The exit of the last major global energy firm this month could mean the death knell for the country’s industry. By Andrew Kureth
Updated 7/8/15, 3:21 PM CET
WARSAW — Hopes kindled just four years ago that Poland would become a gas exporter — a “second Norway,” in the words of then-foreign minster Radek Sikorski — have been doused by the decision of U.S. energy giant ConocoPhilips’ Polish subsidiary to halt exploration.
The exit this month of the last global player from Poland’s shale gas market, leaving just a few domestic and smaller foreign firms among whom drilling has come to a near halt, further undermines the case for fracking in the European Union, where Poland and the UK have been its strongest backers.
Instead, the government has prepared draft legislation that shifts the date of introduction of the natural gas and oil extraction taxation from January 1, 2020, to January 1, 2019. In the same go, the special carbohydrate tax law has been abolished.
“Currently, shale gas deposits on Poland’s territory do not provide sufficient avenues for economic exploitation. As a consequence, the legislator’s condition for [the existence of] a special carbohydrate [extraction] tax that would provide the state’s budget with appropriate shares in income from shale gas extraction has not been met,” explained the ministry citing the energy ministry’s analysis.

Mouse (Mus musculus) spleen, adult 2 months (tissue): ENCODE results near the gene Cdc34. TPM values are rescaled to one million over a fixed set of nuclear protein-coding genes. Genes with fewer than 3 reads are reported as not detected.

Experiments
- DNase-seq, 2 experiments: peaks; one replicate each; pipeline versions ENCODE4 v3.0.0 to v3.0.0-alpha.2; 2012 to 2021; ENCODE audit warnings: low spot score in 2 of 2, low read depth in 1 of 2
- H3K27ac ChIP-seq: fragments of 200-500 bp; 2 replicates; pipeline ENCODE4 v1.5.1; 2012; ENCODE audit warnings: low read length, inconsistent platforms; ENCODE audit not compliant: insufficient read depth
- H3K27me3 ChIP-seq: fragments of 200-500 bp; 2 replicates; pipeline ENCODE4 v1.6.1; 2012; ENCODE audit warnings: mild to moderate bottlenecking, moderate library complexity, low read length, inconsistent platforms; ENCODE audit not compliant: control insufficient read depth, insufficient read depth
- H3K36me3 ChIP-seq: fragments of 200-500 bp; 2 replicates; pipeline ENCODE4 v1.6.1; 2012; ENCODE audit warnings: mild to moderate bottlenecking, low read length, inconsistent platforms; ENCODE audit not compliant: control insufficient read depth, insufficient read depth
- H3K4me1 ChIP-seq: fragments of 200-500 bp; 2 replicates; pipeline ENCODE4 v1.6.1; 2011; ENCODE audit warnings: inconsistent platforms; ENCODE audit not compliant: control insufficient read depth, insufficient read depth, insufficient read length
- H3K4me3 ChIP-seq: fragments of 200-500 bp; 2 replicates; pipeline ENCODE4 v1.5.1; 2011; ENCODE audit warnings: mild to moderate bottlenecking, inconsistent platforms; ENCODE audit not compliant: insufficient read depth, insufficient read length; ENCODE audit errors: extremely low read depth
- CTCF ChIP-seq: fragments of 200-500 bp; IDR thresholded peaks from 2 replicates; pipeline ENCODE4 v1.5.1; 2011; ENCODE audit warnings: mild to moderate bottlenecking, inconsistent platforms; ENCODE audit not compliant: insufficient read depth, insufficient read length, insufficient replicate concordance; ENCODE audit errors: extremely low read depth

According to the Polish environment ministry, there are a total of 20 shale gas exploration concessions in Poland. This is 88 concessions less than on July 1, 2013. The ministry also noted that “a drastic drop in the dynamics of shale gas exploration is noticeable.”
The overall unprofitability of shale gas extraction may be attributed to the policy of the Civic Platform (PO) - Polish People’s Party (PSL) coalition that ruled Poland from 2007-2011. Over this period the government organised talks, discussion panels, brochures and other advertisement but concrete legislative action that would bring about the extraction of shale gas was scarce.
Secondly, in order to make shale gas extraction profitable, crude oil prices need to be high, whereas the current situation is just the opposite.
Furthermore, shale gas deposits may be found in Poland’s nature reserves and national parks such as the Białowierza Forest. Natural resources exploration in such areas is wrought with regulations and limitations due to the presence of protected flora and fauna in these natural habitats, something that makes shale gas extraction very difficult. Finally, over the last five years, exploration of shale gas in Poland has revealed how geologically complex the deposits are. New technologies and techniques would have to be developed to extract the deposits and they could not compete with the cost of US shale gas which has a much more favourable geological environment. Hence estimates of shale gas resources in Poland are now a fraction of what was previously thought.